Be respectful. Of course, this goes for any travel anywhere, but given the fraught relationship between the U.S. and Cuba, it’s worth mentioning that respect for Cuban history, and especially the 1959 revolution, is important. Che Guevara is not a graphic for a t-shirt here, he’s a hero, as are Fidel and Raul Casto, Camilo Cienfuegos, and others who led the overthrow of the corrupt Fulgencio Batista. Cubans are proud of their history, although they are also surprisingly honest about the problems that half a century of authoritarian rule have created. You can have frank discussions of the issues as long as you are respectful of their country and their history.

Hotel Roc Presidente, Havana.

A government building on Revolution Square in Havana.

And speaking of respect: one notable Cuban quirk to remember. In Cuba, blowing your nose in public is considered extremely rude, the equivalent of picking your nose. If you must blow, excuse yourself and do so in private.

Be prepared for paradox. Although cultural contradictions exist in every society, in Cuba they seem more apparent. Medical care and education are excellent and free for all. But food and basics can be hard to come by. We visited a supermarket that had shelves of mustard and mayonnaise but not a whole lot else. A corner market had one shelf of fruits, a shelf of open-air fly-covered meat, and a shelf of five or six vegetables. A basket of garlic rounded out the goods.

Walk through Old Havana and you’ll see some of the most beautifully restored homes next to crumbling facades next to ugly Stalinist cement heaps that hurt your heart to view. The meticulously maintained vintage cars that have become the symbol of Cuba are gorgeous, but they are also a potent reminder of the stagnation that has existed for decades. If they had access to new cars, they would have them. “There’s no construction,” one person told me. “Nothing new gets built.” When I pointed out a huge crane we could see in the distance, he said. “That’s been standing there for 15 years. Doing nothing.”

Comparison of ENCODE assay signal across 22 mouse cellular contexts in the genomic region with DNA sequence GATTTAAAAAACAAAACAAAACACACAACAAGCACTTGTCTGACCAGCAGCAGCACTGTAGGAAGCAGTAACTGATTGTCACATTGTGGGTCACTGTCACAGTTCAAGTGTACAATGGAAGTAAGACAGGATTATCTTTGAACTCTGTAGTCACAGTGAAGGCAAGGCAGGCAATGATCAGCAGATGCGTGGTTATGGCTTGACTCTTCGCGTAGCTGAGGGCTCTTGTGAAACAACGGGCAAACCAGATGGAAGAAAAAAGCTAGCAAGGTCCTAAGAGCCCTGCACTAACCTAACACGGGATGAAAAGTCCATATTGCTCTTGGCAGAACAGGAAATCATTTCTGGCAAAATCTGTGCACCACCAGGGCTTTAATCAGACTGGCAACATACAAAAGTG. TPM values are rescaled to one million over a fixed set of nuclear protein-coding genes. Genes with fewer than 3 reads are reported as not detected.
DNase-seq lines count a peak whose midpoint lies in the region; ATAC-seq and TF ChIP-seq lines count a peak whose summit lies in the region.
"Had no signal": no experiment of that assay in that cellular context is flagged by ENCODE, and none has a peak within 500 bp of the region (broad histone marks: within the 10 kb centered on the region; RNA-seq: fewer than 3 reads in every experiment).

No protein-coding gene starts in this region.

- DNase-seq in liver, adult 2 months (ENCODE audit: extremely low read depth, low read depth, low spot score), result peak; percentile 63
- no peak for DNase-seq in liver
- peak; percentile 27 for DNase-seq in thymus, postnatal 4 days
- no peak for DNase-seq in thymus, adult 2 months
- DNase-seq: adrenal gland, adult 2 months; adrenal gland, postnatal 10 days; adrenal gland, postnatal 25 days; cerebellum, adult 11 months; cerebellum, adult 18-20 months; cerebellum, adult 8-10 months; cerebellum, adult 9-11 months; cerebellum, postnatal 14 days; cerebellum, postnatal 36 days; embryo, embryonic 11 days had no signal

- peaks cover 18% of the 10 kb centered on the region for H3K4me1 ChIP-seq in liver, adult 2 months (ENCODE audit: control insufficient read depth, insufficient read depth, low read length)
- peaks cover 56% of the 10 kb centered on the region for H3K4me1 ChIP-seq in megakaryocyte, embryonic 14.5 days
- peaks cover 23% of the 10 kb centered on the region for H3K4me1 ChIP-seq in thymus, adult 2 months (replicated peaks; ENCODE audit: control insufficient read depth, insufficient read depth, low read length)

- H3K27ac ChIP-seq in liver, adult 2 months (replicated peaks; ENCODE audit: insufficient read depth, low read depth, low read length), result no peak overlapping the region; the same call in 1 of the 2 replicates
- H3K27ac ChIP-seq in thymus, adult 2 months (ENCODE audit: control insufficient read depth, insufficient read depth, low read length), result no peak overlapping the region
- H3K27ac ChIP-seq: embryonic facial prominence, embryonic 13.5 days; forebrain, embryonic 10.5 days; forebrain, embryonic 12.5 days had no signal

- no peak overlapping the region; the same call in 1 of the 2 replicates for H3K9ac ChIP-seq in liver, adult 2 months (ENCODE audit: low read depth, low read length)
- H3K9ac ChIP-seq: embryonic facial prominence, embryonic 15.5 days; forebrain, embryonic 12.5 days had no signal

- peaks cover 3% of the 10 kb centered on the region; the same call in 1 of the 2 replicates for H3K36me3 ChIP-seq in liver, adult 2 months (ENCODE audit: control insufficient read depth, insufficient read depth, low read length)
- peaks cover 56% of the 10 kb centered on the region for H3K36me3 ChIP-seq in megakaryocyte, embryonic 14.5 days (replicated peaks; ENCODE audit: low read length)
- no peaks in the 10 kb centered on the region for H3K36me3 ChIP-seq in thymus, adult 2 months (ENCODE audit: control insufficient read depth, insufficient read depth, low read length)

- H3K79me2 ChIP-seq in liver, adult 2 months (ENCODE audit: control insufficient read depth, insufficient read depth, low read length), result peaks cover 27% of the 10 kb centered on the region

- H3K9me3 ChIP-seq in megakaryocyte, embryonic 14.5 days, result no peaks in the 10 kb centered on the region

A car parked on the street in Havana.

A vintage car parked on the street.

Cubans are justifiably proud of their nation. Yet they are also bitter and resentful about the many decades lacking progress and opportunity. Nearly everyone we talked to wanted to “visit” the United States. Getting a visa for them requires luck and the ability to prove (by owning property or having money in the bank) that they intend to return. For us, it involved paying $50 at an airport—and that seemed like a big hoop to jump through.

Don’t expect Cuba to be one thing or another. Be open-minded, respectful, and politely curious. Be prepared to accept the contradictions of Cuba. Most importantly, be prepared to love it.

A specialty Cuban cocktail.

The Don Gregorio cocktail at a bar in the fishing village of Cojimar.

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Cover: Pinar del Rio province in western Cuba; All photos in this feature by Jil Picariello / ZEALnyc.